Sitting All Day Isn’t Just Bad for The Body, It’s Also Killing Your Memory

by DailyHealthPost Editorial

brain memory

It’s no secret that sedentary desk jobs contribute to decreased physical health, and now there’s an additional alarm being sounded. According to a study out of Michigan State University, people with a lower level of fitness have worse memory capabilities than healthier people do.

Venture Beat quotes Michigan State University assistant professor of psychology Kimberly Fenn as saying “The findings show that lower-fit individuals lose more memory across time,” and describes what the study entailed: “Study participants were asked to memorize word pairs until they could reliably remember at least a few groups.

Then, after at least 24 hours, they were asked to perform the same memory test.”


The results? The article says that “Even after controlling for race, age, and IQ, participants who had fatter body compositions and less aerobic capacity (Vo2 max), performed worse a test of long-term memory.”

sitting all day bad for body

The piece recommends treadmill desks as a measure that can help prevent the kind of sedentary lifestyle that leads to those issues of memory, which is actually something that is backed up with solid science.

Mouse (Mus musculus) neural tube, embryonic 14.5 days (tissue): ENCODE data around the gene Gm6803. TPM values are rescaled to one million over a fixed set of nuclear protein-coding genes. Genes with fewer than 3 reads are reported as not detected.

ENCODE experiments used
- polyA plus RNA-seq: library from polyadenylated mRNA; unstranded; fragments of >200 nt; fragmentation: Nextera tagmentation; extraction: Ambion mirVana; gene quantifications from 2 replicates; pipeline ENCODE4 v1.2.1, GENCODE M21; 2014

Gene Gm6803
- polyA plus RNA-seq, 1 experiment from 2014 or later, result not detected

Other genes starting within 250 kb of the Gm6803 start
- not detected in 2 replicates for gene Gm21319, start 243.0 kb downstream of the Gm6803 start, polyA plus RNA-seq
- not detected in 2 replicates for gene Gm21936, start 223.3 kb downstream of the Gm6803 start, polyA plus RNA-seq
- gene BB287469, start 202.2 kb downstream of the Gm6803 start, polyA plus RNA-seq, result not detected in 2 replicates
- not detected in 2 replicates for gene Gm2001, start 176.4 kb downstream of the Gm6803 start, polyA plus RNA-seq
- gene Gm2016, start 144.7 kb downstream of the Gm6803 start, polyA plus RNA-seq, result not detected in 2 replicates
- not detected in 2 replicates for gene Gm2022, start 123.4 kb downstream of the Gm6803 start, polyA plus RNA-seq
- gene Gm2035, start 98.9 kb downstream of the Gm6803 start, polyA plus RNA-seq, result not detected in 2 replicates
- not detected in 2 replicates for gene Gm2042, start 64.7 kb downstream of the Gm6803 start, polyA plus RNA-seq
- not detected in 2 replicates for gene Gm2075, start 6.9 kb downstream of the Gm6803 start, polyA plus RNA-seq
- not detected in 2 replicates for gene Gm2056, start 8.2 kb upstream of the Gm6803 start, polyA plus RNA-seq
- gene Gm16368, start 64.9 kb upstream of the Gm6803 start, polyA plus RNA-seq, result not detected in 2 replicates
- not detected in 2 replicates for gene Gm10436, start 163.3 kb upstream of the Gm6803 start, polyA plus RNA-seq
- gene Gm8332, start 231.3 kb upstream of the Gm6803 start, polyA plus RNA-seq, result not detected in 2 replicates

A 2012 article by Inc. points to a German study that found “an increase in arousal or activation associated with physical activity… which then can be invested into the cognition.” In other words, being in motion gives you more energy, which in turn enhances your thinking capabilities.

Even simply standing has been found to enhance health. An ongoing trend that is seeing more workers and offices adopt standing desks continued in 2014, with CTV News pointing out that this year saw “mainstream brands like IKEA getting on board and designers working on foldable, cardboard versions.”

A 2012 article by Wired pointed out that we spend about half of our waking time seated, and that standing desks are helpful because, as it quotes the Pennington Biomedical Research Center’s Professor Marc Hamilton, PhD, it is not possible to get enough exercise “counteract the effect of hours and hours of chair time.”

In short, if you value your mind, you have to value your body as well.